As a young journalist who has already been offered a newspaper job after she graduates this spring, Maple says she is concerned about the all-encompassing influence of hip-hop. “At The Digest, when we ask students about world issues, their answers show how disconnected they are from current events and politics. What really concerns me is that we have a presidential election coming up, and young African Americans need to know what the issues are. That really concerns me.”
Several faculty members complain that students only want to write papers or work on projects about the entertainment industry. “I always have at least three guys in my classes who are going to be the next big rapper,” says Reginald Franklin, associate professor of broadcast journalism at Savannah State University, “and that’s all they’re interested in.”
The limited focus also bothers Thomas Rasheed, associate professor of graphic design at Florida A&M University. “When I see female students coming to class unprepared, when they obviously spent hours getting all that hair on their heads and their nails done. They have their priorities all wrong,” Rasheed says. Even more troubling are the implications of their clothing, he says. “Some of the skirts are so short you can see their panties. I have had to tell students not to come into my classes dressed that way.”
Rasheed sees a difference between appreciating the music “and letting it control you. Some of these students have become materialistic slaves to the hip-hop industry.”
Rasheed, 51, also acknowledges the culture isn’t unlike previous youth obsessions, but the difference, he says, is the pervasiveness of hip-hop culture due to communication technology. “We didn’t have all the TV channels and music videos — and the cell phones. There are so many distractions that the students aren’t able to focus on anything else.”
But Lauren Paulwell, a graduating senior and student council president at Howard University’s School of Communications, believes some students can appreciate the music — and other aspects of the culture — without letting it consume them. “Balancing academics with extracurricular (activities) is always a problem, especially on a campus where there are so many activities,” Paulwell says. “Every student attending the university has to make a decision about what they intend to focus on. Some students don’t intend to focus on academics.”
She also suggests that hip-hop is not the culprit. “If it wasn’t hip-hop, it would be something else. Some students are using the music and the clothes as a way to slack off, not because of hip-hop, but because they are slackers.”
She acknowledges, however, that hip-hop culture “plays an extremely large role” in campus life.
Some professors caution their colleagues not to judge students by their appearance. Franklin says he sees “some good students who feel they have to dress like the people in the music videos. We have students working in our offices who have the body piercings and tattoos, and they are fairly good students.”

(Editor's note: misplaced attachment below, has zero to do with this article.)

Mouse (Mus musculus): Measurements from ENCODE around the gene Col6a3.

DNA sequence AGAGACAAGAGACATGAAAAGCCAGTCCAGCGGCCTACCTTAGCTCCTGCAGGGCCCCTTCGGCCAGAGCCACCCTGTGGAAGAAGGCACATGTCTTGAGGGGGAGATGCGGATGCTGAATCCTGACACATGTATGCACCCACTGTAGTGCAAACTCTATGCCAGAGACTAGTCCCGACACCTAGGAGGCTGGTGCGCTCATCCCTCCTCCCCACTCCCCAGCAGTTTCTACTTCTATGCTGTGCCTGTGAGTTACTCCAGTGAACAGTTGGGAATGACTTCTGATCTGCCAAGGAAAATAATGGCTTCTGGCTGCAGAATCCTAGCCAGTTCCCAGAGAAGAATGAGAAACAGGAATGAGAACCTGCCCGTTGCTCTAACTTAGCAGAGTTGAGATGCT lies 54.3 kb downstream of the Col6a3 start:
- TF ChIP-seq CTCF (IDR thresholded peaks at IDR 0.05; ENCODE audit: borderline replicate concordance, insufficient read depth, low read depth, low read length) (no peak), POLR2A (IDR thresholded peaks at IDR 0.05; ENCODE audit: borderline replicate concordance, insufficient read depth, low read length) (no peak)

Franklin notes, however, that those students may find it difficult to find jobs elsewhere. And, like Maple, he ponders the exclusion of other extracurricular interests. “Their level of interest in politics, and other things that affect them more than they think, is very low.” He describes a recent forum, sponsored by a local arts group, which brought outstanding filmmakers and actors to Savannah, standouts including Julie Dash and Charles Dutton. “I was only able to get five students to attend, but if Jay-Z or Ja Rule had been there, the place would have been packed.”
Dr. Sherry Eaton, assistant professor of psychology at North Carolina Central, agrees with Franklin that the attire doesn’t always define the individual. “Some of my best students dress like they’re in the music videos. It’s a form of expression.”
What does concern Eaton are the images and the messages they carry. Eaton was one of the panelists in NCCU’s hip-hop forum. “My presentation dealt with images that are projected through actual lyrics and particularly videos, and how they can affect self-concept and self-esteem.”
Eaton, like Laws, is especially concerned about female images. “They promote Eurocentric features — the long hair, for example. They’re setting the standards for what is considered attractive.”
In a recent article in Howard University’s student newspaper, The Hilltop, students discussed the continued emphasis on traditionally White standards of beauty in music videos. “Everyone wants to look White,” junior broadcast journalism major Leslie Orji said. “You can see it in music videos because there are only light skinned chicks with long hair. It makes people feel inferior and gives (Black people) more of a complex, especially women.”
Hip-hop’s ever-expanding mushroom cloud could portend serious trouble for HBCUs, many of which are already struggling with low retention and graduation rates. “It’s hurting our students,” says FAMU’s Rasheed. “It’s gone to the extreme.”
Claflin’s Midgette has found the solution in dress codes, African awareness and discipline — all of which are more enforceable at private universities than at public ones. Southern’s Maple encourages fellow students to expand their intellectual horizons. “They shouldn’t just watch MTV and BET and read Vibe, the Source and Honey.” And Laws believes hope lies in continuing the dialogue. In the fall at NCCU, she plans to present part two of the forum, and once again pose the question: “Are You Being Played?”
© Copyright 2005 by DiverseEducation.com